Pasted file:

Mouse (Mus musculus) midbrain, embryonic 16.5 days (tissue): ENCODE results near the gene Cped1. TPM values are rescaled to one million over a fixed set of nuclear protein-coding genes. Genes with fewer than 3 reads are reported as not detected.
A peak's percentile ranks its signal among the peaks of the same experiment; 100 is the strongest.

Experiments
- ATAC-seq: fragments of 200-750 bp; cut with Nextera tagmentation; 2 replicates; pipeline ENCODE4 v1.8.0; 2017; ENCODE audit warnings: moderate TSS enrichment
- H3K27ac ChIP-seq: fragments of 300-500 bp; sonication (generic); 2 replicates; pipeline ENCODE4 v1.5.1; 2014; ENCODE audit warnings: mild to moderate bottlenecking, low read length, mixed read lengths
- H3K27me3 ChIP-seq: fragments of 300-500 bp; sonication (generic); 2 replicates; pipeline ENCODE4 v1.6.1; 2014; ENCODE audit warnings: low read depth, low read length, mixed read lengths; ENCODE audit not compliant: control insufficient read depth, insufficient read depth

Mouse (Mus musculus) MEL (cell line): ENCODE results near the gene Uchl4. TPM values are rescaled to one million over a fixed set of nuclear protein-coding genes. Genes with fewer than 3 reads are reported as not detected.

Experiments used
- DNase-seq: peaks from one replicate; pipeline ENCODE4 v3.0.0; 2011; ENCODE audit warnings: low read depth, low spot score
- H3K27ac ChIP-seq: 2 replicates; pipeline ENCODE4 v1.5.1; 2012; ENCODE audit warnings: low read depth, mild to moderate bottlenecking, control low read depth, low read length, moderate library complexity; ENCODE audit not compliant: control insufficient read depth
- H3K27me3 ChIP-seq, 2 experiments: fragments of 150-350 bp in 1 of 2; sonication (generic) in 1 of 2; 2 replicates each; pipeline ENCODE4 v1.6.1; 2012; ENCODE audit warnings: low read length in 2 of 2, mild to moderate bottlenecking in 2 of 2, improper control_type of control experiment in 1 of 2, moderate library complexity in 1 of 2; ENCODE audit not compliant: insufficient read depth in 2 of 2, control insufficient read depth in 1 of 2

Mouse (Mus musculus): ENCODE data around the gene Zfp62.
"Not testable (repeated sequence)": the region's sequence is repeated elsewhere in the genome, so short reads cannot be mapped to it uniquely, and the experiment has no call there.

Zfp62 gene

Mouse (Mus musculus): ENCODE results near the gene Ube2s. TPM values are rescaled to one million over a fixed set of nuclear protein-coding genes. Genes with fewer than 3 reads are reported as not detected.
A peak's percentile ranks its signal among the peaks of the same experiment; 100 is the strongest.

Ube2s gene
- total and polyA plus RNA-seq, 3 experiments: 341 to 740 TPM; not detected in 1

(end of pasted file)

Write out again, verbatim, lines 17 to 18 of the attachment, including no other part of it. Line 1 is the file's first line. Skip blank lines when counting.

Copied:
Ube2s gene
- total and polyA plus RNA-seq, 3 experiments: 341 to 740 TPM; not detected in 1